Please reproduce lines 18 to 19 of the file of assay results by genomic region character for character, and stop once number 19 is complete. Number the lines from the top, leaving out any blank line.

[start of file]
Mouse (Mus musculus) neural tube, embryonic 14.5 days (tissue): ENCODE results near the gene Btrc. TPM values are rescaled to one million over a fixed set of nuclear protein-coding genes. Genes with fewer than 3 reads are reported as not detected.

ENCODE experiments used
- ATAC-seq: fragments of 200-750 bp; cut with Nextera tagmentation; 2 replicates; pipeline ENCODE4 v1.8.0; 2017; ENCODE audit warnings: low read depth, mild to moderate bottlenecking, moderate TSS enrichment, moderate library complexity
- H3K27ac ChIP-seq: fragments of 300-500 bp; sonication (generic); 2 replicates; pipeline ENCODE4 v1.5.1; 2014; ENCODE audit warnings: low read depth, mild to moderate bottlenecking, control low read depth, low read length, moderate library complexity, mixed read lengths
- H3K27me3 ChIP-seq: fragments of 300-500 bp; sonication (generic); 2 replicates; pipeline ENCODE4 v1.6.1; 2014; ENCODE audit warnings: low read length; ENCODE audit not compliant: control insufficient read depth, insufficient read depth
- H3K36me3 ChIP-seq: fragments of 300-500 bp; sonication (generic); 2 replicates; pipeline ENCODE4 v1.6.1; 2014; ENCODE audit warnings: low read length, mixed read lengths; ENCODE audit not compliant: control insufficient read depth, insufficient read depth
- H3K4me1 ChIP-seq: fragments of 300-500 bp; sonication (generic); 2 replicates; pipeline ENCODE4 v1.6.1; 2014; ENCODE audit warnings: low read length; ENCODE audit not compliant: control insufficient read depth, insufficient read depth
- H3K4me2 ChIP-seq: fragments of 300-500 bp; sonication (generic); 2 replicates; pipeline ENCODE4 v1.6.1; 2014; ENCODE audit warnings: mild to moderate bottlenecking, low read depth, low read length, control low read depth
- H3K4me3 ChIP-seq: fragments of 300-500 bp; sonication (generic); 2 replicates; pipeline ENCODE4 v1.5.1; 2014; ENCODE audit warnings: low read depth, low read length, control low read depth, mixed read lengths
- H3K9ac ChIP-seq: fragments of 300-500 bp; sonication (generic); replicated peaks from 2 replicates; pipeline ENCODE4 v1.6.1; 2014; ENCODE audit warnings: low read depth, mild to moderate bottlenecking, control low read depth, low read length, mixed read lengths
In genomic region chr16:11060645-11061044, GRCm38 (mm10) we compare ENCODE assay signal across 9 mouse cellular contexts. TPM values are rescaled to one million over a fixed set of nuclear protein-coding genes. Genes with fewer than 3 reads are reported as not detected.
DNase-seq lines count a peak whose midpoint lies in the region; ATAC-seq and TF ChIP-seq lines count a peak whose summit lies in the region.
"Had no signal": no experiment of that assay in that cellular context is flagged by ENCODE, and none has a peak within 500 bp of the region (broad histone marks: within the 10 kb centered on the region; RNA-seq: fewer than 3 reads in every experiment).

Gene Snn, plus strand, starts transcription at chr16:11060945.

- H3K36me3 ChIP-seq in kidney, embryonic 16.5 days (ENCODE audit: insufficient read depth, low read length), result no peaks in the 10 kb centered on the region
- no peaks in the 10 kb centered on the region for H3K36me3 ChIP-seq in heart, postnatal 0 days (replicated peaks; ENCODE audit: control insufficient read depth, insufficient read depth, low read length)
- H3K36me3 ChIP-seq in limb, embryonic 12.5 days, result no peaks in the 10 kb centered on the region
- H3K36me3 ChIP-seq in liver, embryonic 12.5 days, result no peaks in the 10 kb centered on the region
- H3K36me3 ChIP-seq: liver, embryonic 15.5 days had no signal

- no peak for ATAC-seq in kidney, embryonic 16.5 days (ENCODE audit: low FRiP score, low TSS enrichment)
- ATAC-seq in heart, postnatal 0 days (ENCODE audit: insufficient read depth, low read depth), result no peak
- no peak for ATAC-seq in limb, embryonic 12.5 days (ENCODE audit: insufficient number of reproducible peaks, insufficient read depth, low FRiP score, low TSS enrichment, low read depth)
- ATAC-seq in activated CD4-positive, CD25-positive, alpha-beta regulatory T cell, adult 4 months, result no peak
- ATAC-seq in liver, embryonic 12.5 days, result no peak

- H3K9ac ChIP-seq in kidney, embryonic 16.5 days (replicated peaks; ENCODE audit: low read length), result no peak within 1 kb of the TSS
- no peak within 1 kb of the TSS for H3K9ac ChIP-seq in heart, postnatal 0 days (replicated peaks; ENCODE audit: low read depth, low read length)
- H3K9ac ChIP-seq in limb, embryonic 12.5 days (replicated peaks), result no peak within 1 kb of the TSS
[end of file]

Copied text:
- H3K36me3 ChIP-seq in liver, embryonic 12.5 days, result no peaks in the 10 kb centered on the region
- H3K36me3 ChIP-seq: liver, embryonic 15.5 days had no signal